Setting: Merlinville-sur-Mer, France (fictional)

This is Agatha Christie’s third published novel after The Mysterious Affair at Styles and The Secret Adversary, and her second one featuring the astute Belgian detective, Hercule Poirot.  Quite honestly, this novel falls far short of her initial two attempts, her adept plotting of a mystery surprisingly lacking as the murder and motive is revealed in a rather bumbling fashion. But for now, let’s look at the plot.

Continue reading

Phantastes: A Faerie Romance for Men and Women by George MacDonald

Phantastes George MacDonaldPhantastes: A Faerie Romance: “I awoke one morning with the usual perplexity of mind which accompanies the return of consciousness.”

I read Phantastes for the first time in 2012, and while reading it, I was very confused with the progress of the story.  So many questions swirled around in my head as to the plot, such as why Anodos, the main character, decided to go to a particular place and why he didn’t listen to advice and what was the point of his wanderings?  I approached the book as I would a book like The Lord of the Rings where I was expecting an obvious quest in the culmination of something grand. What I received was a sort of lazy, fanciful wandering by Anodos as he continually encountered faerie princesses and maidens, along with a knight, giants and other evil malefactors.  While there were instances of adventure and situations where he had to employ his strength and good sense, these instances seemed solitary experiences that did not connect to the whole.  I just couldn’t figure out the point of the story.  When I couldn’t find it, I was left somewhat disappointed and unimpressed.  Flash-forward to my second reading this year and an epiphany! ….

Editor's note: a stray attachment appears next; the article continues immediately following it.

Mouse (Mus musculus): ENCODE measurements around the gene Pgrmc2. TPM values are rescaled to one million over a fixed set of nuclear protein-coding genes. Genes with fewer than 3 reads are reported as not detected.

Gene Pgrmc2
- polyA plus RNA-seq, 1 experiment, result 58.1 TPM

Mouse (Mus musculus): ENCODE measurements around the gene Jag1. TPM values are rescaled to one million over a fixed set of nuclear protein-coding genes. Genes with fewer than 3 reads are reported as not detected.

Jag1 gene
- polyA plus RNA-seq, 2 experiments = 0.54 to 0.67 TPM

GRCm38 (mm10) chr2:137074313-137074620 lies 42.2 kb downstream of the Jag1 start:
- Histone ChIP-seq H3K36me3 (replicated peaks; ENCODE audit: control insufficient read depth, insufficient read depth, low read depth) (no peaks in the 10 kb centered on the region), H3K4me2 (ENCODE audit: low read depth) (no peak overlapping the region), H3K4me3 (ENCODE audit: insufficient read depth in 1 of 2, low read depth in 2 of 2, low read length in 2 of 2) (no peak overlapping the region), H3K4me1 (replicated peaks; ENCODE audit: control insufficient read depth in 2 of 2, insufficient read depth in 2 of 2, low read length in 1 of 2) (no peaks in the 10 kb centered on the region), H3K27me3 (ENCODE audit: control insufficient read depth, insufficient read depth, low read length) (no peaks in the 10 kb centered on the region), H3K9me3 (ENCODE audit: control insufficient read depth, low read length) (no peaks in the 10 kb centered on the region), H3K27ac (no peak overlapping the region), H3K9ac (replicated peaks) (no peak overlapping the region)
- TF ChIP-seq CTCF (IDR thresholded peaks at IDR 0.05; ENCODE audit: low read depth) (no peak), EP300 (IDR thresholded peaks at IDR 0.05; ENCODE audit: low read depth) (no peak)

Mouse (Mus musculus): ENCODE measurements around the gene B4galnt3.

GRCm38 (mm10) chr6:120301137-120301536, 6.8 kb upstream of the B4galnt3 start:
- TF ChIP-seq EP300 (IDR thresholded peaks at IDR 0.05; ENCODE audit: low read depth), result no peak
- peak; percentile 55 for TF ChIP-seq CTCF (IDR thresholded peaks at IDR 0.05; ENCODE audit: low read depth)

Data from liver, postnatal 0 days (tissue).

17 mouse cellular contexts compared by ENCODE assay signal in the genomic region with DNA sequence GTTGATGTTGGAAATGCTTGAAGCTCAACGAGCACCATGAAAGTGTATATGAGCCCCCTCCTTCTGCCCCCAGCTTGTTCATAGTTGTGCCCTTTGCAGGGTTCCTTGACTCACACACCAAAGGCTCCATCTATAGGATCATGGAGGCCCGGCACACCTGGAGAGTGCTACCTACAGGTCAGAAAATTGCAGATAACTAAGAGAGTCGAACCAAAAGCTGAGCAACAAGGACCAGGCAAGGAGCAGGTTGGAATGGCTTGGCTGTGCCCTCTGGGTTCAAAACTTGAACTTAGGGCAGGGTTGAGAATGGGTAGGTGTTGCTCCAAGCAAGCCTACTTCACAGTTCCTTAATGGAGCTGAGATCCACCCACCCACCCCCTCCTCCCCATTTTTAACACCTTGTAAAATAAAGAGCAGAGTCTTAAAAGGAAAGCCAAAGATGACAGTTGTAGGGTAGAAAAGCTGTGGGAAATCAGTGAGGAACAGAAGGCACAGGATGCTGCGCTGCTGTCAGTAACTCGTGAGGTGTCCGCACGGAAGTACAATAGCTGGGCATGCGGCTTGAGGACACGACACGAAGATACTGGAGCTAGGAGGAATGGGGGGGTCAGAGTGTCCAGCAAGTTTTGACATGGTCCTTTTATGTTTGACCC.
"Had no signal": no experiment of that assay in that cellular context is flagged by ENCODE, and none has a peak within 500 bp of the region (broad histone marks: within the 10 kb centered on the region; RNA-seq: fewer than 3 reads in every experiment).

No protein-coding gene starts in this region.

Continue reading

The Secret Adversary by Agatha Christie

The Secret Adversary Agatha ChristieThe Secret Adversary: “It was 2 p.m. on the afternoon of May 7th, 1915.”

Detectives: Tommy Beresford & Prudence “Tuppence” Cowley

Published: 1922 (Christie’s 2nd published book)